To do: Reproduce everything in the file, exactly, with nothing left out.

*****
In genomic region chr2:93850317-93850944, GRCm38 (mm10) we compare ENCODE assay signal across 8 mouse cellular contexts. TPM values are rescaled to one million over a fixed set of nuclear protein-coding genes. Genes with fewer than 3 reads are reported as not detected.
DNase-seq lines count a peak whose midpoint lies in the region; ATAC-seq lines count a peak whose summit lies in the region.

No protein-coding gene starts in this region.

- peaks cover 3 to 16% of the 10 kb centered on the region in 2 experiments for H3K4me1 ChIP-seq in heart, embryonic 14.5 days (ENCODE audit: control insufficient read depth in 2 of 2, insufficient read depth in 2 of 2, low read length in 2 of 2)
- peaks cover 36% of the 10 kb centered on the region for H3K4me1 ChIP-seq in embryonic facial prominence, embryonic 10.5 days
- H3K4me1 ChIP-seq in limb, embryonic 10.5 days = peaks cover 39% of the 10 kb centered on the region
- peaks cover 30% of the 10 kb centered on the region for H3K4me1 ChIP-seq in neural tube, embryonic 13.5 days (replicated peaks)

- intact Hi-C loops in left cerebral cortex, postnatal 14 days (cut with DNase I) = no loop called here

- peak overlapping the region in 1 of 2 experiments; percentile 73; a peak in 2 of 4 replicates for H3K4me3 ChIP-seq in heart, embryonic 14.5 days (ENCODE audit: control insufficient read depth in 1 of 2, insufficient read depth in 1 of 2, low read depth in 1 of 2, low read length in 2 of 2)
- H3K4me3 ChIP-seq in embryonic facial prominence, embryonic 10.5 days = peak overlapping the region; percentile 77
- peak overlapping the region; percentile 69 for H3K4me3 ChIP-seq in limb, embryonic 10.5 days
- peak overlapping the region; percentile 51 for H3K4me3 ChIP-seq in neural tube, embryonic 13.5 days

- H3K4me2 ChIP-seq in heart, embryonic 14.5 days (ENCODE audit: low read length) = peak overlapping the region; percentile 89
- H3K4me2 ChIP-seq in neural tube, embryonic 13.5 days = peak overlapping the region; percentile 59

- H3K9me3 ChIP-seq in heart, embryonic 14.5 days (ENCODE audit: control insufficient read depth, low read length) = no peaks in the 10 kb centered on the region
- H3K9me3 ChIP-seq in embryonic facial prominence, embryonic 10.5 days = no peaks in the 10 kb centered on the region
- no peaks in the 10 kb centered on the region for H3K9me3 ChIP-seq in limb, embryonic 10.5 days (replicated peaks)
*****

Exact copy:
In genomic region chr2:93850317-93850944, GRCm38 (mm10) we compare ENCODE assay signal across 8 mouse cellular contexts. TPM values are rescaled to one million over a fixed set of nuclear protein-coding genes. Genes with fewer than 3 reads are reported as not detected.
DNase-seq lines count a peak whose midpoint lies in the region; ATAC-seq lines count a peak whose summit lies in the region.

No protein-coding gene starts in this region.

- peaks cover 3 to 16% of the 10 kb centered on the region in 2 experiments for H3K4me1 ChIP-seq in heart, embryonic 14.5 days (ENCODE audit: control insufficient read depth in 2 of 2, insufficient read depth in 2 of 2, low read length in 2 of 2)
- peaks cover 36% of the 10 kb centered on the region for H3K4me1 ChIP-seq in embryonic facial prominence, embryonic 10.5 days
- H3K4me1 ChIP-seq in limb, embryonic 10.5 days = peaks cover 39% of the 10 kb centered on the region
- peaks cover 30% of the 10 kb centered on the region for H3K4me1 ChIP-seq in neural tube, embryonic 13.5 days (replicated peaks)

- intact Hi-C loops in left cerebral cortex, postnatal 14 days (cut with DNase I) = no loop called here

- peak overlapping the region in 1 of 2 experiments; percentile 73; a peak in 2 of 4 replicates for H3K4me3 ChIP-seq in heart, embryonic 14.5 days (ENCODE audit: control insufficient read depth in 1 of 2, insufficient read depth in 1 of 2, low read depth in 1 of 2, low read length in 2 of 2)
- H3K4me3 ChIP-seq in embryonic facial prominence, embryonic 10.5 days = peak overlapping the region; percentile 77
- peak overlapping the region; percentile 69 for H3K4me3 ChIP-seq in limb, embryonic 10.5 days
- peak overlapping the region; percentile 51 for H3K4me3 ChIP-seq in neural tube, embryonic 13.5 days

- H3K4me2 ChIP-seq in heart, embryonic 14.5 days (ENCODE audit: low read length) = peak overlapping the region; percentile 89
- H3K4me2 ChIP-seq in neural tube, embryonic 13.5 days = peak overlapping the region; percentile 59

- H3K9me3 ChIP-seq in heart, embryonic 14.5 days (ENCODE audit: control insufficient read depth, low read length) = no peaks in the 10 kb centered on the region
- H3K9me3 ChIP-seq in embryonic facial prominence, embryonic 10.5 days = no peaks in the 10 kb centered on the region
- no peaks in the 10 kb centered on the region for H3K9me3 ChIP-seq in limb, embryonic 10.5 days (replicated peaks)